To start, obviously, electrons cannot surpass the speed of light; however, the equation describing the kinetics of an electron hit with light with a higher energy photon than the work function, $W$, makes it seem as if an electron could exceed the speed of light.

Taking a caesium atom for example, which has a work function of $3.42\times10^{-19}$ J, and solving for the wavelength of light required to make an electron reach the speed of light shows me that gamma radiation should allow an electron to meet the speed of light.

$$h\nu = KE + W\tag{1}$$



$$\nu = 6.18 \times 10^{19}\tag{4}$$



$$\lambda=4.85\times10^{-3}\text{ (this is the wavelength of gamma radiation)}\tag{7}$$

Does this equation not work for all frequencies of electromagnetic radiation, if so what is the explanation?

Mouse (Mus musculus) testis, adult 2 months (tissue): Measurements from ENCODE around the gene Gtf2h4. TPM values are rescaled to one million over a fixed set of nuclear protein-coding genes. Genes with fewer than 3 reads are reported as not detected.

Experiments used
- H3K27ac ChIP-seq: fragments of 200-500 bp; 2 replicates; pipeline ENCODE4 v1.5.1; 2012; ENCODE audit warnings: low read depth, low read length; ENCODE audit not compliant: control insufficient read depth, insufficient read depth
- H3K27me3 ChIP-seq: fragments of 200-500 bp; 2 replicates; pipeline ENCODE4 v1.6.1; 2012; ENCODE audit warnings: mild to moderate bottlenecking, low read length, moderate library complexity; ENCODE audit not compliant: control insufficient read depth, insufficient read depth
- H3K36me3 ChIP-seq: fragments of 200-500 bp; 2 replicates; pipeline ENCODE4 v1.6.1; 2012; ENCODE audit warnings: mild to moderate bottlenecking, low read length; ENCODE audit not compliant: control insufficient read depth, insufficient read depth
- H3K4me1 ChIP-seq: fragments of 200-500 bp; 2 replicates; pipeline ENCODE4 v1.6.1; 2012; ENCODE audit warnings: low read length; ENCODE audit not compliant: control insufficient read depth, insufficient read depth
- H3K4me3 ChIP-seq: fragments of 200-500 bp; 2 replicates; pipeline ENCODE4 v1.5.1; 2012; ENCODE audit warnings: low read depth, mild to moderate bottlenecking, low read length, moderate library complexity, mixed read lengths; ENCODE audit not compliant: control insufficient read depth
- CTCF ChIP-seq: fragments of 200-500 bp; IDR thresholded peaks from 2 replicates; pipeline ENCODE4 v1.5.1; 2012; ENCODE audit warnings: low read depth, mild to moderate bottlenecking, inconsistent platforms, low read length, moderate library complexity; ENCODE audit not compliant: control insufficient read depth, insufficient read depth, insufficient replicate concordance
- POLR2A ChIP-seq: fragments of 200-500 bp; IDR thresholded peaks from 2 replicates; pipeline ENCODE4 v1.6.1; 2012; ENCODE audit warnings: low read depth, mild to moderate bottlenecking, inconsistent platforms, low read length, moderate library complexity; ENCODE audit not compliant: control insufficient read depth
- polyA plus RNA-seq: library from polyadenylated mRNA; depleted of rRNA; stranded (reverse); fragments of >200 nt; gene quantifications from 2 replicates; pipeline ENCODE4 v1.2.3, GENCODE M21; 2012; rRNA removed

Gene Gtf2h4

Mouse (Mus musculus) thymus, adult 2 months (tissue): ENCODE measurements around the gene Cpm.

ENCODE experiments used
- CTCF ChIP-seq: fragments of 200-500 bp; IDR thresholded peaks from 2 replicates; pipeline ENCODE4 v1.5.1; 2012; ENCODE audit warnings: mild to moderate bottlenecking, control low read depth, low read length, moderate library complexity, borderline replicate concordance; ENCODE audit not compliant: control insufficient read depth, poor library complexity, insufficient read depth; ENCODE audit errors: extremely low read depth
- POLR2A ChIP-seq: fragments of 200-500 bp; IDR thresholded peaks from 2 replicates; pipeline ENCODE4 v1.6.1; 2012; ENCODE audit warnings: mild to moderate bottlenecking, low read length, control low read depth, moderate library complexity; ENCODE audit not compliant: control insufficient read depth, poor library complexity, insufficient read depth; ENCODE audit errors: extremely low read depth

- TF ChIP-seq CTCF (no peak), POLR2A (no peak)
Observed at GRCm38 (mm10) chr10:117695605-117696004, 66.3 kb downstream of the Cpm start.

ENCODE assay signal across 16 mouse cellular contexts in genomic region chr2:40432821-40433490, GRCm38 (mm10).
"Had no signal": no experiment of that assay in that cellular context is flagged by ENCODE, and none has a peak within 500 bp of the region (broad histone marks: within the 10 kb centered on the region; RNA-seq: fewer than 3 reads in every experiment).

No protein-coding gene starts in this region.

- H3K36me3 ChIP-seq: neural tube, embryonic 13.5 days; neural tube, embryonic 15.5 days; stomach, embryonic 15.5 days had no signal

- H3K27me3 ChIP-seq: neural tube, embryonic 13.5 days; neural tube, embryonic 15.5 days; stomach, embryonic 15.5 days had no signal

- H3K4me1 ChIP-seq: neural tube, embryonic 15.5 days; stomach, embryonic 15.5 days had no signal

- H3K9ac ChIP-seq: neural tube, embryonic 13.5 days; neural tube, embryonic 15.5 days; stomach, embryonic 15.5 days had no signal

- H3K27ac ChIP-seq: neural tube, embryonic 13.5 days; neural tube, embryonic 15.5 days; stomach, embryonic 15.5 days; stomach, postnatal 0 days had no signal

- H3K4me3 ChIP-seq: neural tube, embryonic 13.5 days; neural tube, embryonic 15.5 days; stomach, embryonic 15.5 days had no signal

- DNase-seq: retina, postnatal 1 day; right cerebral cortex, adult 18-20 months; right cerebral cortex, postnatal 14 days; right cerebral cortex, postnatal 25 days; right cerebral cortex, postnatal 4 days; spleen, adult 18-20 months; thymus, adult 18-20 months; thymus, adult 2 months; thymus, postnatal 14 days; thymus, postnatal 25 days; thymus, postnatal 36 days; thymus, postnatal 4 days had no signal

1 Answer 1


The equation KE$=mv^2/2$ only holds for non-relativistic particles moving at velocities far lower than the speed of light. It implies that increasing the kinetic energy without bound would also increase the velocity without bound, which we know gets corrected by relativity. You need $$E=\sqrt{p^2c^2+m^2c^4}, \quad v=\frac{pc^2}{E}$$ to describe relativistic electrons. With this, you can show that there is no photon frequency that would cause the electron to accelerate beyond the speed of light.


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